New research published in Alzheimer’s & Dementia: The Journal of the Alzheimer’s Association indicates that people may be able to reduce their chances of cognitive decline with lifestyle changes. Of course, the risk of some cognitive problems is due to genetic factors, but there is also evidence that various lifestyle factors can help keep your brain healthy. Here are some tips from the Alzheimer’s Association that may reduce your risk of cognitive decline:
1. Exercise Regularly.
Exercising raises your heart rate and increases blood flow to the brain
and body. Consider joining a gym, jogging in your neighborhood, or
increasing movement by routine activities like gardening, cleaning, and
laundry. Also try parking your car further away in the parking lot while
2. Keep Your Mind Active. Education
helps reduce your risk of cognitive decline and dementia. Stimulate your
mind with activities such as puzzles, word games, memory training,
reading, or learning something new.
3. Eat Healthy Foods.
Eating a healthy diet that is lower in fat and higher in fruits and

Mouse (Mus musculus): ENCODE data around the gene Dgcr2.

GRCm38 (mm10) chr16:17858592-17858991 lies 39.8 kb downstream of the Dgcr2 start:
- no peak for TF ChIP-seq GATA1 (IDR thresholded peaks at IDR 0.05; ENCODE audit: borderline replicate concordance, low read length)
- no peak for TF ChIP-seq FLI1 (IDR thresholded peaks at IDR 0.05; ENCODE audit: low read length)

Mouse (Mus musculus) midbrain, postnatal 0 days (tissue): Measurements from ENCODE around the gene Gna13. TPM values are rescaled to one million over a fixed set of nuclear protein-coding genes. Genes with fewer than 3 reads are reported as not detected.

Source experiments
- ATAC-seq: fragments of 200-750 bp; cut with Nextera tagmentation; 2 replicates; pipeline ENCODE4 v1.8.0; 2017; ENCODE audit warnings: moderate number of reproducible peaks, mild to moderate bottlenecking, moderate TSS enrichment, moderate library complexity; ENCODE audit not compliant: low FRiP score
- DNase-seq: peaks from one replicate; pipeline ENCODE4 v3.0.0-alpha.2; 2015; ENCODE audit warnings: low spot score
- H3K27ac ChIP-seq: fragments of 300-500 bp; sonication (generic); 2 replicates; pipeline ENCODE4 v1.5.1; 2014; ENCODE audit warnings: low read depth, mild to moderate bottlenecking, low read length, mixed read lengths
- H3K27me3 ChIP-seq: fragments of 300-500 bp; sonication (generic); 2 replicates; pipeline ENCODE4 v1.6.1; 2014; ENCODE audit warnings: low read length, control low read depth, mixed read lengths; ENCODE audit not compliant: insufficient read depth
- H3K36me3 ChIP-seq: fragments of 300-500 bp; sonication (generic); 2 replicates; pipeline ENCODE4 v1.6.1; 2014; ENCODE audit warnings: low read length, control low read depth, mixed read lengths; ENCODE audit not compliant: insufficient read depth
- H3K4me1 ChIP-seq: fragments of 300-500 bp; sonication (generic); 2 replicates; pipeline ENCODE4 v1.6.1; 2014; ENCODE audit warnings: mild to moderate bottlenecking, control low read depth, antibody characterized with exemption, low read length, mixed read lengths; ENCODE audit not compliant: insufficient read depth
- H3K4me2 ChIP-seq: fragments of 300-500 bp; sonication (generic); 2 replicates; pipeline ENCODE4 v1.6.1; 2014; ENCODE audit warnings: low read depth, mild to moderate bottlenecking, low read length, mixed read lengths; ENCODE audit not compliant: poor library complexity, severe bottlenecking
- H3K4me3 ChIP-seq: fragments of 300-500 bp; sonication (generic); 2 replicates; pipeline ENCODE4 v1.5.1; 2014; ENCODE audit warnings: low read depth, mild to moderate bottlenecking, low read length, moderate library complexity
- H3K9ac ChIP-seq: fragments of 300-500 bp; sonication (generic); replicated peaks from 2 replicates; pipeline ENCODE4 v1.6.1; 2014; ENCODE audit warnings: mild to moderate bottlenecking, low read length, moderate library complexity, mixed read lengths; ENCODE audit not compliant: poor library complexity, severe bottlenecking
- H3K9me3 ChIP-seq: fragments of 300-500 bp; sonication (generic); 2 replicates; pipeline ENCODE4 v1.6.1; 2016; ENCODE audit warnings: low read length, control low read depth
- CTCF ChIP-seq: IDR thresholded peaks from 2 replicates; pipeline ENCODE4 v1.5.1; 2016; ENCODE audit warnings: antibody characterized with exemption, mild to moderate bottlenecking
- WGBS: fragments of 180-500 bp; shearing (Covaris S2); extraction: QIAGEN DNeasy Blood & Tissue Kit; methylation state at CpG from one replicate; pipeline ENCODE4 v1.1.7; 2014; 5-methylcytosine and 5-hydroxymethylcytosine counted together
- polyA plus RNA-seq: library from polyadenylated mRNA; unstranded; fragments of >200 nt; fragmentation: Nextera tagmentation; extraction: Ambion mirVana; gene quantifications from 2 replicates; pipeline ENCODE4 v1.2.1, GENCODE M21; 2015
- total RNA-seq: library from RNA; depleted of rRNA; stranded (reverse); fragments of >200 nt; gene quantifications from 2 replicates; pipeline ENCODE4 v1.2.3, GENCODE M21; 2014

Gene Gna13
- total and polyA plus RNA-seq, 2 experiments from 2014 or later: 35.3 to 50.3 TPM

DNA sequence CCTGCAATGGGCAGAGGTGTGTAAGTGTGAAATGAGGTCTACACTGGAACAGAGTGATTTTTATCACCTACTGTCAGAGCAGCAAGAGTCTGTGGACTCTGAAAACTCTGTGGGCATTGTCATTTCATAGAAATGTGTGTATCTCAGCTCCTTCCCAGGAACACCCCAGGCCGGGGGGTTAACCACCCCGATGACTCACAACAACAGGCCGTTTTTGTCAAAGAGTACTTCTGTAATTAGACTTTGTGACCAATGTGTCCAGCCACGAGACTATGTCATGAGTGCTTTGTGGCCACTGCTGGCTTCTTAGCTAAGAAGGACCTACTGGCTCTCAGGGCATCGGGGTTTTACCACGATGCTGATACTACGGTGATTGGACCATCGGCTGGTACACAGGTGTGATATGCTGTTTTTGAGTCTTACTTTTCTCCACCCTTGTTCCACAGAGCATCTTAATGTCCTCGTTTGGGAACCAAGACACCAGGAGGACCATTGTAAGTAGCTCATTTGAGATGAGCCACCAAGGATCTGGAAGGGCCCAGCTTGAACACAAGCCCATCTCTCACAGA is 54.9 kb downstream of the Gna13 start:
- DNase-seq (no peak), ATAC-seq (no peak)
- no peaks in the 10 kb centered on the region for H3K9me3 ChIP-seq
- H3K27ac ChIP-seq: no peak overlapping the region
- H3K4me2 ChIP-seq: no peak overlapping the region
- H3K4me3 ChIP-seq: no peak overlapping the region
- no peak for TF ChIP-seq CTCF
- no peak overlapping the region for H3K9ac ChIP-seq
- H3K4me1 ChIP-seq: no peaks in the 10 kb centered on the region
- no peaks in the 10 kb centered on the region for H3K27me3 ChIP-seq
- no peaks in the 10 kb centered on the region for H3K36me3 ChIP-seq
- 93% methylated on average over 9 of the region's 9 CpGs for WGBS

vegetables can help reduce cognitive decline. Consider following a
Mediterranean diet for meals that are full of whole grains, fresh
produce, fish, and nuts.
4. Stay Social. Being socially
engaged may help your brain health. Studies have shown that the more
social we are, the better we perform on memory and cognition tests. Ways
to keep an active social life are through volunteering, joining a club
or social group, reaching out to neighbors, and getting out in the
5. Manage Stress Levels. Severe or chronic
stress has a negative effect on the brain, and simple tools can minimize
these harmful effects. Try doing breathing exercises, prioritizing
relaxation, meditating, or practicing yoga to mitigate the damaging
effects of stress.
6. Quality Sleep. Not getting enough
sleep can impair your ability to think, problem-solve, and process,
store and recall information. Try getting 8 hours of sleep per night by
establishing a regular sleeping schedule, creating a relaxing bedtime
ritual, and minimizing light and noise before bedtime.
Written by Heather W. Winter, Esquire